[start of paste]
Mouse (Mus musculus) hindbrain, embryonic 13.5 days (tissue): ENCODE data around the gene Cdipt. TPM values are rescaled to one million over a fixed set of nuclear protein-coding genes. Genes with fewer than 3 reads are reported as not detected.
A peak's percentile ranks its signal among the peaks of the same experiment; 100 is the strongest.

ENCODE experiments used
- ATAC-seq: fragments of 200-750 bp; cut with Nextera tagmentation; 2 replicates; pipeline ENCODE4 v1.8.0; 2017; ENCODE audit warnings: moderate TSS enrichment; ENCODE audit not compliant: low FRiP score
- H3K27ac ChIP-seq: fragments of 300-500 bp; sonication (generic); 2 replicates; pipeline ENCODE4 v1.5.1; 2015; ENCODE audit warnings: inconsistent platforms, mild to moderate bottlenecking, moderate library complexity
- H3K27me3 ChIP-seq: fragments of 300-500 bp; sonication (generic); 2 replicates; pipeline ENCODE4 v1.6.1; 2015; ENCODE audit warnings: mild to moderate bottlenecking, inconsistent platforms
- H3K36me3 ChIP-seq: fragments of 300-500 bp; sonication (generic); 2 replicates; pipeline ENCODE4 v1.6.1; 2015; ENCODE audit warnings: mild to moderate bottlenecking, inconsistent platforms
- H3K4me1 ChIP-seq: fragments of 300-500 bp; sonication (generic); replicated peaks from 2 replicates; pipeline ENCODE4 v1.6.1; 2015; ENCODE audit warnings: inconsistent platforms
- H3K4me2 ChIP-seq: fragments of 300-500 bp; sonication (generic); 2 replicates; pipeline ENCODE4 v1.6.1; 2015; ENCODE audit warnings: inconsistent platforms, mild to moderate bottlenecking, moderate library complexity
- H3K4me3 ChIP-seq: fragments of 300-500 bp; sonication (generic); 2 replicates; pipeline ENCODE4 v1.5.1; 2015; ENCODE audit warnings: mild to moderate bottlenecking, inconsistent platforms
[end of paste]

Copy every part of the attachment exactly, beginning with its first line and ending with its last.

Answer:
Mouse (Mus musculus) hindbrain, embryonic 13.5 days (tissue): ENCODE data around the gene Cdipt. TPM values are rescaled to one million over a fixed set of nuclear protein-coding genes. Genes with fewer than 3 reads are reported as not detected.
A peak's percentile ranks its signal among the peaks of the same experiment; 100 is the strongest.

ENCODE experiments used
- ATAC-seq: fragments of 200-750 bp; cut with Nextera tagmentation; 2 replicates; pipeline ENCODE4 v1.8.0; 2017; ENCODE audit warnings: moderate TSS enrichment; ENCODE audit not compliant: low FRiP score
- H3K27ac ChIP-seq: fragments of 300-500 bp; sonication (generic); 2 replicates; pipeline ENCODE4 v1.5.1; 2015; ENCODE audit warnings: inconsistent platforms, mild to moderate bottlenecking, moderate library complexity
- H3K27me3 ChIP-seq: fragments of 300-500 bp; sonication (generic); 2 replicates; pipeline ENCODE4 v1.6.1; 2015; ENCODE audit warnings: mild to moderate bottlenecking, inconsistent platforms
- H3K36me3 ChIP-seq: fragments of 300-500 bp; sonication (generic); 2 replicates; pipeline ENCODE4 v1.6.1; 2015; ENCODE audit warnings: mild to moderate bottlenecking, inconsistent platforms
- H3K4me1 ChIP-seq: fragments of 300-500 bp; sonication (generic); replicated peaks from 2 replicates; pipeline ENCODE4 v1.6.1; 2015; ENCODE audit warnings: inconsistent platforms
- H3K4me2 ChIP-seq: fragments of 300-500 bp; sonication (generic); 2 replicates; pipeline ENCODE4 v1.6.1; 2015; ENCODE audit warnings: inconsistent platforms, mild to moderate bottlenecking, moderate library complexity
- H3K4me3 ChIP-seq: fragments of 300-500 bp; sonication (generic); 2 replicates; pipeline ENCODE4 v1.5.1; 2015; ENCODE audit warnings: mild to moderate bottlenecking, inconsistent platforms